Consideration: Getting to the water
We may need to determine: What are the different launch sites available to us? What are the advantages and disadvantages of these? Which launching sites are appropriate for our skill level and that of the others we are paddling with? How are we going to get to the access point and do we need to organise a shuttle? What is the best way to carry, load and secure our craft to protect ourselves or others from injury and prevent unnecessary damage? How will we get our craft and additional equipment to the water? Are the conditions and weather as expected? Do we need to adjust our plans?
4. Advanced Sea Kayak Skills
When sea kayaking we should be in control. Key features of being in control include us staying relaxed and keeping our actions within our abilities. We should be able to use effective positioning to ensure our own safety and that of others. To make appropriate judgements, we must be able to determine which environmental features are a help or a hazard and understand how to utilise or avoid them.
Skill: Effective forward paddling
We may need to know: How can we use different parts of our body for an efficient forward paddling technique? How can we maintain our technique over long periods? How might winds over force 4 and tides over 2 knots affect our forward paddling? What other advanced conditions might affect our forward paddling? How can we adapt our forward paddling technique for these conditions? How can we adapt our paddling style for continual and efficient forward paddling? Do we understand the advantages and limitations of different styles of paddles?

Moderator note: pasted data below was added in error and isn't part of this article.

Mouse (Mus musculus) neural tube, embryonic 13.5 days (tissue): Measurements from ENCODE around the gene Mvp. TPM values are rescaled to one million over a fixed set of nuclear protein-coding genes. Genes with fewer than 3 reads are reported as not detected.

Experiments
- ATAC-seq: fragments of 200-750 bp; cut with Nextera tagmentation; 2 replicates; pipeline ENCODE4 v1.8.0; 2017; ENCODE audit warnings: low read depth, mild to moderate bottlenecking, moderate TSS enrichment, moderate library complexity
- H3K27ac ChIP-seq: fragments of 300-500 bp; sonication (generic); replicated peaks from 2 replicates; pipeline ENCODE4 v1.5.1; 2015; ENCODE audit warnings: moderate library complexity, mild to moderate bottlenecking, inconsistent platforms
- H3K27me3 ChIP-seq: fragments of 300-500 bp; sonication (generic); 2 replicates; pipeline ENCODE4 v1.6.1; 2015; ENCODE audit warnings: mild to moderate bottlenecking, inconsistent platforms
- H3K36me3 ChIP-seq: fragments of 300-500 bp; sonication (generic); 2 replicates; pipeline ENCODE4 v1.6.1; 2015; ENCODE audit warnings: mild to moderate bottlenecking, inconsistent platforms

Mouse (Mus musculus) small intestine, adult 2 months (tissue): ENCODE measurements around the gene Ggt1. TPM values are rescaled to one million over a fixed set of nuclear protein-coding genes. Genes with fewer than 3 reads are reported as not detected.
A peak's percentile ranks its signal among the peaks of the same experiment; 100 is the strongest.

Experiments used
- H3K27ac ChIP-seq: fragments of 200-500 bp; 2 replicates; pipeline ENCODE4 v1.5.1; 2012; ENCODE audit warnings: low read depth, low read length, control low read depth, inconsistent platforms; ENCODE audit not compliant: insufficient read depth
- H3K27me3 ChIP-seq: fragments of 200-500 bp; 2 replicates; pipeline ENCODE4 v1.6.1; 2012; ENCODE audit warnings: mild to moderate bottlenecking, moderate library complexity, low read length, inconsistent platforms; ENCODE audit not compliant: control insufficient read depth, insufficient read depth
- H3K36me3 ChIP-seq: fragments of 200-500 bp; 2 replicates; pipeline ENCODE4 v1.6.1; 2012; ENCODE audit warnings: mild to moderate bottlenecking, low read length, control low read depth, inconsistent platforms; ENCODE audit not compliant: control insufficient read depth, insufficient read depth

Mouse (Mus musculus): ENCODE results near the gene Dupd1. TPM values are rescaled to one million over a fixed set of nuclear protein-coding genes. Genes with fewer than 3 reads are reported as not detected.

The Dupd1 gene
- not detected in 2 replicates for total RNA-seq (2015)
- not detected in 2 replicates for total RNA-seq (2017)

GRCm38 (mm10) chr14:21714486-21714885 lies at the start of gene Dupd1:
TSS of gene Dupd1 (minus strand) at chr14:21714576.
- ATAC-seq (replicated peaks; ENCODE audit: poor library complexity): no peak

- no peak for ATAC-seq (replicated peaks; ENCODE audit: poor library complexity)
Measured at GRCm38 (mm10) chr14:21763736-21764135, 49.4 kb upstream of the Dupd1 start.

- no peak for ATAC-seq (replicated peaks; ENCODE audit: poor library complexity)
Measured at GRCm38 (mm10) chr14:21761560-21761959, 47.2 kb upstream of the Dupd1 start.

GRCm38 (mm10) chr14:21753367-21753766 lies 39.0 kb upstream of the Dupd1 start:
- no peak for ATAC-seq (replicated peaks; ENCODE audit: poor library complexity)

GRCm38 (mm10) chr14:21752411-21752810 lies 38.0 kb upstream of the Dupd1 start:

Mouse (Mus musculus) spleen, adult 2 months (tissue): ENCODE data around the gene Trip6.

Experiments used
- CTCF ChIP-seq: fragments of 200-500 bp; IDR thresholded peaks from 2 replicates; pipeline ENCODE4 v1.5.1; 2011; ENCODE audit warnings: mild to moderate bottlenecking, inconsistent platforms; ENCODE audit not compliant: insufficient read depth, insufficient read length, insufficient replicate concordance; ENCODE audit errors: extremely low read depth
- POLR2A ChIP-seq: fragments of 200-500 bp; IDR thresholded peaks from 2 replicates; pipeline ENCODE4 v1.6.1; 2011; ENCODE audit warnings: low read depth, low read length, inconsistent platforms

Skill: Negotiating confined spaces
We may need to know: How we are going to manoeuvre in the most effectiveand efficient manner, using conditions to aid our boat’s movements? Whattechniques and tactics can we use to get in and around rocks? Are we able to move forwards, backwards and hold our position even when affected by the wind, tide and waves? How can we use our positioning in a confined space to ensure our safety and help others? Can we use different speeds and approaches to help our manoeuvring? How can we read the water to help our manoeuvring? Can we use timing and communication with others to help us?
Skill: Maintaining and changing direction
We may need to know: What techniques and tactics can we use to maintain our direction? What water and environmental conditions might we need to take into consideration when doing this? How can we use the water, wind and waves to maintain or change direction? How can we use our edge and paddle position to help maintain or change direction? How can we use features of our craft to make us more efficient?
Skill: Working as a group